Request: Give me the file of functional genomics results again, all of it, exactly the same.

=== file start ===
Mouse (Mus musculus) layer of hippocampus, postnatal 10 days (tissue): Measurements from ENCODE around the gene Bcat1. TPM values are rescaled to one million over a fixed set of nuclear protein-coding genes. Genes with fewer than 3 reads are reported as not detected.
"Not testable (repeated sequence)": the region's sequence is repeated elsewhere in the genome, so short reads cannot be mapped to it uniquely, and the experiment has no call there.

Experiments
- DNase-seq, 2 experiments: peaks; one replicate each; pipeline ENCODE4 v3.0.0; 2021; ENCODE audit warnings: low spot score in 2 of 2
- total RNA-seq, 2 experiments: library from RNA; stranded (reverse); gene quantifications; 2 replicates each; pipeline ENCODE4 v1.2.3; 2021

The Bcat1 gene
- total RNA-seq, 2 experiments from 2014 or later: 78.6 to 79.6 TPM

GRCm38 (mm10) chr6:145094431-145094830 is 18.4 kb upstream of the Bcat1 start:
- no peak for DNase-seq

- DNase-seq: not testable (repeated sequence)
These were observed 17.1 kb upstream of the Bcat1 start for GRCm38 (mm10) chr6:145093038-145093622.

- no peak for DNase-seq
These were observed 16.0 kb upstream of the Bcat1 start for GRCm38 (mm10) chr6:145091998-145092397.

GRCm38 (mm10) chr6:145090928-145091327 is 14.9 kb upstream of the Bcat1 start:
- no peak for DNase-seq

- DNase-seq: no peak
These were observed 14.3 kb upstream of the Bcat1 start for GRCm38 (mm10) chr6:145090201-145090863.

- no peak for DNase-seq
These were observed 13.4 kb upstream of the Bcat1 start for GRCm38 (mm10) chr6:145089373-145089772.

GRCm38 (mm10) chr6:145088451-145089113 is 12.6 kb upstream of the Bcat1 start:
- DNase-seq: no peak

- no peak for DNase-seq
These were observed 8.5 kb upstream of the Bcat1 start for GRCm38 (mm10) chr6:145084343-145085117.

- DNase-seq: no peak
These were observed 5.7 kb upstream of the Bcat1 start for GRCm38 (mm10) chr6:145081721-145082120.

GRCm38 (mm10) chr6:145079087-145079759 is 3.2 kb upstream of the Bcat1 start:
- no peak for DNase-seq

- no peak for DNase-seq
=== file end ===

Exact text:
Mouse (Mus musculus) layer of hippocampus, postnatal 10 days (tissue): Measurements from ENCODE around the gene Bcat1. TPM values are rescaled to one million over a fixed set of nuclear protein-coding genes. Genes with fewer than 3 reads are reported as not detected.
"Not testable (repeated sequence)": the region's sequence is repeated elsewhere in the genome, so short reads cannot be mapped to it uniquely, and the experiment has no call there.

Experiments
- DNase-seq, 2 experiments: peaks; one replicate each; pipeline ENCODE4 v3.0.0; 2021; ENCODE audit warnings: low spot score in 2 of 2
- total RNA-seq, 2 experiments: library from RNA; stranded (reverse); gene quantifications; 2 replicates each; pipeline ENCODE4 v1.2.3; 2021

The Bcat1 gene
- total RNA-seq, 2 experiments from 2014 or later: 78.6 to 79.6 TPM

GRCm38 (mm10) chr6:145094431-145094830 is 18.4 kb upstream of the Bcat1 start:
- no peak for DNase-seq

- DNase-seq: not testable (repeated sequence)
These were observed 17.1 kb upstream of the Bcat1 start for GRCm38 (mm10) chr6:145093038-145093622.

- no peak for DNase-seq
These were observed 16.0 kb upstream of the Bcat1 start for GRCm38 (mm10) chr6:145091998-145092397.

GRCm38 (mm10) chr6:145090928-145091327 is 14.9 kb upstream of the Bcat1 start:
- no peak for DNase-seq

- DNase-seq: no peak
These were observed 14.3 kb upstream of the Bcat1 start for GRCm38 (mm10) chr6:145090201-145090863.

- no peak for DNase-seq
These were observed 13.4 kb upstream of the Bcat1 start for GRCm38 (mm10) chr6:145089373-145089772.

GRCm38 (mm10) chr6:145088451-145089113 is 12.6 kb upstream of the Bcat1 start:
- DNase-seq: no peak

- no peak for DNase-seq
These were observed 8.5 kb upstream of the Bcat1 start for GRCm38 (mm10) chr6:145084343-145085117.

- DNase-seq: no peak
These were observed 5.7 kb upstream of the Bcat1 start for GRCm38 (mm10) chr6:145081721-145082120.

GRCm38 (mm10) chr6:145079087-145079759 is 3.2 kb upstream of the Bcat1 start:
- no peak for DNase-seq

- no peak for DNase-seq